Going green may mean giving up artificial scarcity for luxury brands

in October 28th, 2021

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Ever wonder what happens to all the unsold inventory at a major brand? They discard them. To maintain product exclusivity, some brands even go to extreme lengths. Up until recently, luxury brand Coach slashed bags, cut shoe straps, and ripped jackets before tossing. And up until 2018, Burberry burned unsold goods.

What got them to stop? In the case of Burberry, environmentalists took to social media to broadcast the over $36 million in clothes and perfume the company destroyed in 2017. More recently with Coach, a TikTok influencer who digs through dumpsters in New York City sparked outrage over the slashed products she found. Both companies ended their wasteful practices afterwards.

That said, a number of companies are still burning or damaging excess merchandise, including Nike, Amazon, Victoria’s Secret, H&M, and Eddie Bauer. There’s even an active petition urging CVS to donate, versus dump, their products — especially in New York City, where many (including CVS’ own employees) struggle to put food on the table.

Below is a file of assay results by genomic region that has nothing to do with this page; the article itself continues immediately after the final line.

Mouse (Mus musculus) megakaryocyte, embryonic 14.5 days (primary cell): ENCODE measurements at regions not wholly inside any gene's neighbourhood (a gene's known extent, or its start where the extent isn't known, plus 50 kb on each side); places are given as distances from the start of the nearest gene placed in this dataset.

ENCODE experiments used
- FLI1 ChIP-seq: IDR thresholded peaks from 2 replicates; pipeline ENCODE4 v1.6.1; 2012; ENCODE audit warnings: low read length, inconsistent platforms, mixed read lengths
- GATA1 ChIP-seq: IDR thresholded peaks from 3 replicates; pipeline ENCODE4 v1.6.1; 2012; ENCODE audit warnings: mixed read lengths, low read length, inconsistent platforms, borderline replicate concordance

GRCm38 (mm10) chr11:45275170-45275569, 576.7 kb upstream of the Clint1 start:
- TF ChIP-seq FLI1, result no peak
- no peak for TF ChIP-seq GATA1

Why is tossing products such a common industry practice? Beyond brand exclusivity, it’s simply the cheapest option. In general, it takes more resources to process for resale, recycling, or repurposing. Some products can’t even be disassembled, thereby preventing salvage of parts as well. And the problem is growing alongside the rise of online sales. A quarter of online products are returned and fashion sees return rates as high as 50%.

France is trying to address the problem through legislation. The country passed an anti-waste law in January 2020 and is now creating frameworks for responsible management of discarded clothing and other waste streams.

🎬 Take Action 

While social media can influence companies to make a change, advocates say lawmakers need to work on policy that can enforce anti-waste across industry. Consider sending a letter or email to your legislators to share your concerns about how much product is being wasted.

Resource Center:

  • CNN (Where we found this story) 2 weeks old | 5 minutes long
  • Vogue Product return rates 1.5 weeks old | 12 minutes long
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Lawmakers need to be less clothes-minded about waste policy.

Art Credit: ASCII Art Archive

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